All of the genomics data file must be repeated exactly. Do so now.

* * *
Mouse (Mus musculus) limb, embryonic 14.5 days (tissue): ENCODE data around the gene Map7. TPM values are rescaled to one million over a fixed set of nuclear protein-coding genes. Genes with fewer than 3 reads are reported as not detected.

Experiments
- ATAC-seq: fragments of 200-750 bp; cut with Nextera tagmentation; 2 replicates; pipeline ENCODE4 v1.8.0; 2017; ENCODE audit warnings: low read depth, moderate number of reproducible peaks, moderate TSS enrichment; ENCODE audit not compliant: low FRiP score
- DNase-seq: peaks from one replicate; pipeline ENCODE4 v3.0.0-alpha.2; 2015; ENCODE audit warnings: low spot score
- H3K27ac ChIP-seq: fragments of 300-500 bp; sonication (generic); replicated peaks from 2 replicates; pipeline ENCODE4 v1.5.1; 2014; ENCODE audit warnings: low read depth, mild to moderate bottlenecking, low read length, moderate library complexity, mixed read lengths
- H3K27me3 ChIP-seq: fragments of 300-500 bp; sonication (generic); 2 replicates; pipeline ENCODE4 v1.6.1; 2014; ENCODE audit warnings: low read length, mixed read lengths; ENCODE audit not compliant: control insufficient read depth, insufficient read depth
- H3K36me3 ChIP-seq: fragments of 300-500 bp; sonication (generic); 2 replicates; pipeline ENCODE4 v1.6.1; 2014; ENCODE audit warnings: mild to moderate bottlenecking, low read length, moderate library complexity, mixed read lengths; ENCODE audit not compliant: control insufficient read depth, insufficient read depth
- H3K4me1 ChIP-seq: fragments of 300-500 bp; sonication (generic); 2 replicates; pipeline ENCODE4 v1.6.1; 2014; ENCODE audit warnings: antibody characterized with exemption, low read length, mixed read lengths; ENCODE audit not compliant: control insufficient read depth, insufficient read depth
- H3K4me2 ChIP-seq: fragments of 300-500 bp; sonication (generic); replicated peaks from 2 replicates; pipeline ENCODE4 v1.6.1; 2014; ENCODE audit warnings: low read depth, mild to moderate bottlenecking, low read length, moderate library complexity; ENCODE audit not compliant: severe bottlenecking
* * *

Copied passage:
Mouse (Mus musculus) limb, embryonic 14.5 days (tissue): ENCODE data around the gene Map7. TPM values are rescaled to one million over a fixed set of nuclear protein-coding genes. Genes with fewer than 3 reads are reported as not detected.

Experiments
- ATAC-seq: fragments of 200-750 bp; cut with Nextera tagmentation; 2 replicates; pipeline ENCODE4 v1.8.0; 2017; ENCODE audit warnings: low read depth, moderate number of reproducible peaks, moderate TSS enrichment; ENCODE audit not compliant: low FRiP score
- DNase-seq: peaks from one replicate; pipeline ENCODE4 v3.0.0-alpha.2; 2015; ENCODE audit warnings: low spot score
- H3K27ac ChIP-seq: fragments of 300-500 bp; sonication (generic); replicated peaks from 2 replicates; pipeline ENCODE4 v1.5.1; 2014; ENCODE audit warnings: low read depth, mild to moderate bottlenecking, low read length, moderate library complexity, mixed read lengths
- H3K27me3 ChIP-seq: fragments of 300-500 bp; sonication (generic); 2 replicates; pipeline ENCODE4 v1.6.1; 2014; ENCODE audit warnings: low read length, mixed read lengths; ENCODE audit not compliant: control insufficient read depth, insufficient read depth
- H3K36me3 ChIP-seq: fragments of 300-500 bp; sonication (generic); 2 replicates; pipeline ENCODE4 v1.6.1; 2014; ENCODE audit warnings: mild to moderate bottlenecking, low read length, moderate library complexity, mixed read lengths; ENCODE audit not compliant: control insufficient read depth, insufficient read depth
- H3K4me1 ChIP-seq: fragments of 300-500 bp; sonication (generic); 2 replicates; pipeline ENCODE4 v1.6.1; 2014; ENCODE audit warnings: antibody characterized with exemption, low read length, mixed read lengths; ENCODE audit not compliant: control insufficient read depth, insufficient read depth
- H3K4me2 ChIP-seq: fragments of 300-500 bp; sonication (generic); replicated peaks from 2 replicates; pipeline ENCODE4 v1.6.1; 2014; ENCODE audit warnings: low read depth, mild to moderate bottlenecking, low read length, moderate library complexity; ENCODE audit not compliant: severe bottlenecking